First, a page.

More than 10,000 7-tesla MR research examinations are already performed globally, and there are an ever-growing number of reports eloquently speaking about moving ultrahigh-field MR (UHF-MR) into the clinic. The pace of discovery is heartening and a powerful motivator to transfer the lessons learned from UHF-MR research into the clinical scenario.
These efforts are fueled by the quest for advancing the capabilities of diagnostic MRI. Momentum is gathering for multicenter trials, which will be enabled by increasingly robust and streamlined hardware and software platforms. The eye-opening quality of recent anatomical and functional images of the brain, heart, and other anatomy have created excitement in the (bio)medical and diagnostic imaging communities, and have served as a driving force for application developments.
At the same time, it is no surprise that the feasibility of 7-tesla MRI is not limited to these applications, but can also be beneficial for musculoskeletal, abdominal, breast, interventional, and last but not least, ophthalmic imaging. The implications feed into a broad spectrum of MR physics, biomedical engineering, neuroscience, neurology, radiology, cardiology, internal medicine, oncology, nephrology, ophthalmology, and other related fields of basic research and clinical science.
Moreover, the benefits of 7-tesla innovations are already being seen at 3 tesla, where the suboptimal copy and paste approach to protocol migration from 1.5 tesla is being supplanted by the sort of application-targeted redesign that is essential at UHF. Recognizing the pace and momentum of UHF-MR, the MR vendors committed that there is no U-turn on the tesla road. In fact, they are now driving with full throttle to set up the next generation of whole-body 7-tesla systems with CE certification or U.S. Food and Drug Administration (FDA) approval eventually looming on the horizon.
One exciting development that is in the spotlight of current (pre)clinical research is that cutting-edge MR centers are exploiting UHF-MR not only for H-1 MRI but also for documenting the value of 7-tesla MRI for imaging x-nuclei such as carbon (C-13), oxygen (O-17), fluorine (F-19), sodium (Na-23), phosphorous (P-31), chlorine (Cl-35), and potassium (K-39). UHF-MR holds the promise to facilitate sodium imaging of the heart (see figure) with a spatial resolution commonly used for H-1 MR in today's clinical practice at lower fields.1
Early clinical applications of Na-23 MRI include but are not limited to the assessment of repair tissue quality following cartilage transplantation. Na-23 MRI at 7 tesla can also help to unlock questions regarding the Na+ balance and Na+ storage functions of skin,2 with the ultimate goal to provide imaging means for diagnostics and to guide treatment decisions in cardiovascular and metabolic diseases.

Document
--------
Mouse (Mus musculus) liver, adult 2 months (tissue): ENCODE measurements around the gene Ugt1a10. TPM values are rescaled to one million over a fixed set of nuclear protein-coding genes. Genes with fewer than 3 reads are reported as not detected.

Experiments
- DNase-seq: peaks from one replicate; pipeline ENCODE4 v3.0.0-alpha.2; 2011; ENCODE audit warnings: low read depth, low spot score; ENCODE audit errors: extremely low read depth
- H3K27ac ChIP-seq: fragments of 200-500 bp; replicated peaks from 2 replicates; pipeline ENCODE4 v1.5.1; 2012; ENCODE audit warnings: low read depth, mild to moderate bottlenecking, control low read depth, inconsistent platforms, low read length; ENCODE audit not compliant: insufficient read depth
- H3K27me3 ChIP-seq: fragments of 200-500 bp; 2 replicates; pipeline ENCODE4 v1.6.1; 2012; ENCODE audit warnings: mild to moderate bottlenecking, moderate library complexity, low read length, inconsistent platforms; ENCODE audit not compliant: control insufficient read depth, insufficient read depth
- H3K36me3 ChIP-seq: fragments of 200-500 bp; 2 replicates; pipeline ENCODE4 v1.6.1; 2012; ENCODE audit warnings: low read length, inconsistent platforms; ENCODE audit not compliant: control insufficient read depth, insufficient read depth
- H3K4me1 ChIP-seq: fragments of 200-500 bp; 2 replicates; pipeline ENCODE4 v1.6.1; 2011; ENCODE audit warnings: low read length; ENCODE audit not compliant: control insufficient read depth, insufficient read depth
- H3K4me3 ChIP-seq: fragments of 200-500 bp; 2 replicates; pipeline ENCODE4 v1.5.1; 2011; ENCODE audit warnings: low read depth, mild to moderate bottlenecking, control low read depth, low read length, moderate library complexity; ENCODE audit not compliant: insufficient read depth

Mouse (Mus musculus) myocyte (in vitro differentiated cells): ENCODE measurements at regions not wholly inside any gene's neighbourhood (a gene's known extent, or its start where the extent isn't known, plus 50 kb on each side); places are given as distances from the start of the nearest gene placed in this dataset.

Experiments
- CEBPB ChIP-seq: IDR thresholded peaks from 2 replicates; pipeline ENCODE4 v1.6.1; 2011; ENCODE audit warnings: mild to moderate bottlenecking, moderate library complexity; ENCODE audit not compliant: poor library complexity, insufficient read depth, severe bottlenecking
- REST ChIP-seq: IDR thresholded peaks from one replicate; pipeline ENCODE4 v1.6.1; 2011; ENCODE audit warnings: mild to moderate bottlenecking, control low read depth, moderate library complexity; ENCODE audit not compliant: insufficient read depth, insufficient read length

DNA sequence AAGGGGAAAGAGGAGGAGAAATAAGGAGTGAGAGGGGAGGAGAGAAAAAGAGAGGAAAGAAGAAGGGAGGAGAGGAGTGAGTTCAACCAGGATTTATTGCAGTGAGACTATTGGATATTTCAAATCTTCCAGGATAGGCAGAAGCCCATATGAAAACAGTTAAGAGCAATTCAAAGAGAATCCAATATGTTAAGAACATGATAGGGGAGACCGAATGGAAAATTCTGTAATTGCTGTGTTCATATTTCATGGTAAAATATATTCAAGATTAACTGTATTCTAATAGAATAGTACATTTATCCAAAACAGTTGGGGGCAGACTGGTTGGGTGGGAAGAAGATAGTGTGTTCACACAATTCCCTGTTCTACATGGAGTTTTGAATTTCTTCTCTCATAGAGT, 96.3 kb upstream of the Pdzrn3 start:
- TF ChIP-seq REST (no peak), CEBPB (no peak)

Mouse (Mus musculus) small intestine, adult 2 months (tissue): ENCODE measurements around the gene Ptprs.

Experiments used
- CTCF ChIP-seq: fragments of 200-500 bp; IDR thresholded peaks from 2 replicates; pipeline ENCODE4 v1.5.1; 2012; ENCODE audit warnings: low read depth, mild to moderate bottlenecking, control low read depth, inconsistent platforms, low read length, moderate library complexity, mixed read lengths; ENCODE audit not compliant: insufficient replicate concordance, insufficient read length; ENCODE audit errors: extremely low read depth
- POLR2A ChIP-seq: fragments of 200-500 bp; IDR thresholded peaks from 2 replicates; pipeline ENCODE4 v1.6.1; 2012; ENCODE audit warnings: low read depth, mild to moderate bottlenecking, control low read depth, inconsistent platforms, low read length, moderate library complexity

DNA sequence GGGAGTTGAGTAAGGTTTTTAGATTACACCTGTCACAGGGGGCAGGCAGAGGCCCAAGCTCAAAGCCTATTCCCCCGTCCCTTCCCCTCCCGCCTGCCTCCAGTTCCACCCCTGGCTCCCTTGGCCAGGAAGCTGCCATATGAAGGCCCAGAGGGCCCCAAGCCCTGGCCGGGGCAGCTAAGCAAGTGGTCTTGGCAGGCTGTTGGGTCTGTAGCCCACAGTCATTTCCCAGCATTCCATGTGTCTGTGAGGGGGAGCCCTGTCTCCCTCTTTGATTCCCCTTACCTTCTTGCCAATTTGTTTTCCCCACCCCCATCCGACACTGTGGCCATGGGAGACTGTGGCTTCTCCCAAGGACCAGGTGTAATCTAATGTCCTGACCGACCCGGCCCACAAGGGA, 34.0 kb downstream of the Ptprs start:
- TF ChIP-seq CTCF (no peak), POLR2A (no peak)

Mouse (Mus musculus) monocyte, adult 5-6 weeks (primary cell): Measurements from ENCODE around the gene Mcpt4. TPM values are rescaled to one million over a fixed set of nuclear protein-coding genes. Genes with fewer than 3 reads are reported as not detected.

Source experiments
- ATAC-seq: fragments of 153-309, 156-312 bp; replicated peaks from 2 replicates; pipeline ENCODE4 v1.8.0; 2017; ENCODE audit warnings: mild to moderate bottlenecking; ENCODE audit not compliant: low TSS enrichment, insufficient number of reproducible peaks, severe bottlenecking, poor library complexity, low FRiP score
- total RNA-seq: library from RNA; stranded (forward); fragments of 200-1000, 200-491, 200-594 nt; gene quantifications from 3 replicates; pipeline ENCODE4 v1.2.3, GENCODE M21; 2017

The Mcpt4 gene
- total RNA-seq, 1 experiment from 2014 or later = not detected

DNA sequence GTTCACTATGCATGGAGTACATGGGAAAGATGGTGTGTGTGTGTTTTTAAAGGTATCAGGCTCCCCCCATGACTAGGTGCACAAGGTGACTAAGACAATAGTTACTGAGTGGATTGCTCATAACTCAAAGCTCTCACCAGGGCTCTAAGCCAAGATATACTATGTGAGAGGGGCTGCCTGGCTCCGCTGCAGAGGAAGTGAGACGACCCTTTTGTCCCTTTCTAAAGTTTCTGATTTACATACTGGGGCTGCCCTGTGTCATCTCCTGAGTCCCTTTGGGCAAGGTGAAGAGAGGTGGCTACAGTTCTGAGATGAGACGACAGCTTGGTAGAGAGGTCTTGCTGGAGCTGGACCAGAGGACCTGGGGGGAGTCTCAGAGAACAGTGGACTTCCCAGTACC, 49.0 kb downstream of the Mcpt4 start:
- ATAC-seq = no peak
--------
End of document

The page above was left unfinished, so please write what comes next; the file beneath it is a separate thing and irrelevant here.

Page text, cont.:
The added value of P-31 MRS at ultrahigh-fields was recently eloquently reported for the differentiation between nonalcoholic benign liver disease and potentially progressive steatohepatitis. Pioneering reports demonstrated the capabilities of UHF-MR for probing myocardial high energy phosphate metabolism and revealed marked superiority of cardiac P-31 spectra at 7 tesla relative to 3 tesla.
Probing phosphorylated metabolites with P-31 MR spectroscopy can be used for prostate cancer characterization at 7 tesla. The feasibility of F-19 MR of the knee (see figure) after epicutaneous application of a fluorine contained nonsteroidal anti-inflammatory drug (NSAID) was shown at 7 tesla.3 This important development contributes to the technological basis for the clinical assessment of biodistribution and bioavailability of F-19-containing medicinal compounds in vivo.
An open-minded look reveals that MR at 7 tesla is not enough. Obviously, the future of UHF-MR will not end at 7 tesla and the field is moving apace into this direction. The first pioneering reports on MR physics and radiofrequency (RF) power deposition considerations for MR at 10.5 tesla or even 14 tesla were released. The recent progress of probing the local concentrations of fluorine, sodium, potassium, and chlorine at 7 tesla provide convincing reasons for wide-bore magnets with B0 ≥ 7 tesla.
This motivation spurred the installation of a 10.5-tesla whole-body MR system suitable for cardiac and body imaging at the Center for Magnetic Resonance Research, University of Minnesota in Minneapolis, under the leadership of Dr. Kamil Ugurbil. An ongoing 11.7-tesla brain MRI initiative is spearheaded by Dr. Denis LeBihan (CEA, Neurospin, NeuroSpin, Gif/Yvette, France) and by Dr. Jeff Duyn (National Institute of Health, Bethesda, MD). Alongside this progress, there is intriguing news on potential future developments outlined in a report of the National Research Council dealing with high magnetic field science and its application.4